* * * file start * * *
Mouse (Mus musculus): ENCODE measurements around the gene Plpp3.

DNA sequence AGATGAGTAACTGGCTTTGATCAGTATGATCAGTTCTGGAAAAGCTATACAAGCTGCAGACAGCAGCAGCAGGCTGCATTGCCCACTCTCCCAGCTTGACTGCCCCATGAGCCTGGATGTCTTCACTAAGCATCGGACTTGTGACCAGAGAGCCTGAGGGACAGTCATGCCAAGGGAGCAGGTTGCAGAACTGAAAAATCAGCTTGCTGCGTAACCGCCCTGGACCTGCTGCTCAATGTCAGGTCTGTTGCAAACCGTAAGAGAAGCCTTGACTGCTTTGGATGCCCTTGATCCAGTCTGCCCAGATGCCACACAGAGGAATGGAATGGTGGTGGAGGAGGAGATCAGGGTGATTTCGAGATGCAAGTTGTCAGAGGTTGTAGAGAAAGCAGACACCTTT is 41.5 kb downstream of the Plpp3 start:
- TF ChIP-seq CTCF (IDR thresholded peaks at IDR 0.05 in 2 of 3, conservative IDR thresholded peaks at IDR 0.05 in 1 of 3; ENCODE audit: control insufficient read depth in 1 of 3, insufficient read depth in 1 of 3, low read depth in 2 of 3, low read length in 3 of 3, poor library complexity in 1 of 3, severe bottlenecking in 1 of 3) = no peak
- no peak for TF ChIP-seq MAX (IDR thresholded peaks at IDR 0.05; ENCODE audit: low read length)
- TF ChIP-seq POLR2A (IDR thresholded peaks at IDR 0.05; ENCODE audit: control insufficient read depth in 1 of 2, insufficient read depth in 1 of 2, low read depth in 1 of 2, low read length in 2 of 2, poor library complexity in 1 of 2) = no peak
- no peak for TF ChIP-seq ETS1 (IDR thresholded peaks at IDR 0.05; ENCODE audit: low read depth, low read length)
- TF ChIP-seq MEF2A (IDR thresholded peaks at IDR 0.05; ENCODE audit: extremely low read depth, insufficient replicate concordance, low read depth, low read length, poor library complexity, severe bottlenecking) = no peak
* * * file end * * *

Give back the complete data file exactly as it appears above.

Mouse (Mus musculus): ENCODE measurements around the gene Plpp3.

DNA sequence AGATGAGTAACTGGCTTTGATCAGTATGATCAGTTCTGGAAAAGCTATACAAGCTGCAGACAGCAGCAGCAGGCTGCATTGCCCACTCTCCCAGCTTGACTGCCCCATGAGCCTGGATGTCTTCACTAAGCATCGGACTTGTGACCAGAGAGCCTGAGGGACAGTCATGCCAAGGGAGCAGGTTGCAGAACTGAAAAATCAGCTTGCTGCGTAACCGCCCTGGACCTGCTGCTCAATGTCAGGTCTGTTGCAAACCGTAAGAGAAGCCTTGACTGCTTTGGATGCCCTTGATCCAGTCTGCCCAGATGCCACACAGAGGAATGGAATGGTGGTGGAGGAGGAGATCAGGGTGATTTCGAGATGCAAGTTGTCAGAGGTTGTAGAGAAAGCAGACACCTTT is 41.5 kb downstream of the Plpp3 start:
- TF ChIP-seq CTCF (IDR thresholded peaks at IDR 0.05 in 2 of 3, conservative IDR thresholded peaks at IDR 0.05 in 1 of 3; ENCODE audit: control insufficient read depth in 1 of 3, insufficient read depth in 1 of 3, low read depth in 2 of 3, low read length in 3 of 3, poor library complexity in 1 of 3, severe bottlenecking in 1 of 3) = no peak
- no peak for TF ChIP-seq MAX (IDR thresholded peaks at IDR 0.05; ENCODE audit: low read length)
- TF ChIP-seq POLR2A (IDR thresholded peaks at IDR 0.05; ENCODE audit: control insufficient read depth in 1 of 2, insufficient read depth in 1 of 2, low read depth in 1 of 2, low read length in 2 of 2, poor library complexity in 1 of 2) = no peak
- no peak for TF ChIP-seq ETS1 (IDR thresholded peaks at IDR 0.05; ENCODE audit: low read depth, low read length)
- TF ChIP-seq MEF2A (IDR thresholded peaks at IDR 0.05; ENCODE audit: extremely low read depth, insufficient replicate concordance, low read depth, low read length, poor library complexity, severe bottlenecking) = no peak